UN’s biodiversity treaty, Convention on the Conservation of Migratory Species of Wild Animals (CMS), released the first-ever State of the World’s Migratory Species report has left the world concerned about the fate of migratory animals across the world.
The report released on Monday, February 12, at the UN Wildlife Conference in Samarkand, Uzbekistan stated that around 44% of migratory species worldwide are facing decline and are on the verge of extinction.
“These are species that move around the globe. They move to feed and breed and also need stopover sites along the way,” said the report’s lead author Kelly Malsch.
Songbirds, whales, turtles, sharks and many such migratory animals move around changing habitat with changing seasons and in accordance with their biological needs. However, anthropogenic activities have resulted in environmental degradation triggering issues like habitat loss, pollution, climate change. Furthermore, activities like fishing and poaching have also put the animal kingdom at risk. With such rapid environmental changes on the rise, the migratory animals are under a severe threat of going extinct.
The global assessment has found that “more than one-in-five (22 per cent) of CMS-listed species are threatened with extinction”. Meanwhile “nearly all (97 per cent) of CMS-listed fish are threatened with extinction”. 51% of the areas that are designated as crucial for the CMS-listed migratory animals do not have protected status while 58% monitored sites are threatened by human activities.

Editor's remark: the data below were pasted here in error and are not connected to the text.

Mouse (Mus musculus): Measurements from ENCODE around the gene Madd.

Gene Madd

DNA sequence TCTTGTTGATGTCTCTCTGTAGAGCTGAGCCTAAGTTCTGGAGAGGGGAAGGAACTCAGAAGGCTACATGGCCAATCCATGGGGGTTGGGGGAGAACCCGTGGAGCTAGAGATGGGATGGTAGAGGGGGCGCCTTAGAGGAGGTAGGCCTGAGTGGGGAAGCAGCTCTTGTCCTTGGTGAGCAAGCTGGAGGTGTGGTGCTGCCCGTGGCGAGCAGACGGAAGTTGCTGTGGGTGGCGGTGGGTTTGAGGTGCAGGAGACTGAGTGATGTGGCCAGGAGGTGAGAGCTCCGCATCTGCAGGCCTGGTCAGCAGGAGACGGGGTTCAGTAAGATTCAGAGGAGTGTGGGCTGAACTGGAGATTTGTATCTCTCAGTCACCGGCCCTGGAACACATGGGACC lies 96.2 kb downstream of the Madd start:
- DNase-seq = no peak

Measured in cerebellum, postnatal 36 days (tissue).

Habitat loss and overexploitation have been found to be the most detrimental cause behind the extinction of these animals, with three-out-of-four CMS-listed species being impacted by “habitat loss, degradation and fragmentation” and seven-out-of-ten CMS species being affected by overexploitation. The report additionally stated that, “The extinction risk is growing for migratory species globally, including those not listed under CMS”.
Inger Andersen, Executive Director of the United Nations Environment Programme, said: “Today’s report clearly shows us that unsustainable human activities are jeopardizing the future of migratory species – creatures who not only act as indicators of environmental change but play an integral role in maintaining the function and resilience of our planet’s complex ecosystems. The global community has an opportunity to translate this latest science of the pressures facing migratory species into concrete conservation action. Given the precarious situation of many of these animals, we cannot afford to delay, and must work together to make the recommendations a reality.”
Agreement To Protect Migratory Species
The CMS was came into force in 1979 with an aim to safeguard terrestrial, aquatic, and avian migratory species. A project involving the collaboration of governments and wildlife experts, the convention now has 133 members including countries like India, New Zealand, Norway, Panama, Djibouti and so on.
The report has put forward a few recommendations which include, mapping migration corridors, reducing infrastructural developments that affect the lives of migratory species, developing biodiversity areas and restoration of degraded land and marine areas.
As per BBC, the recent findings have prompted government officials to hold meeting in Uzbekistan to effectively come up with plans that will help mitigate the ongoing environmental problems.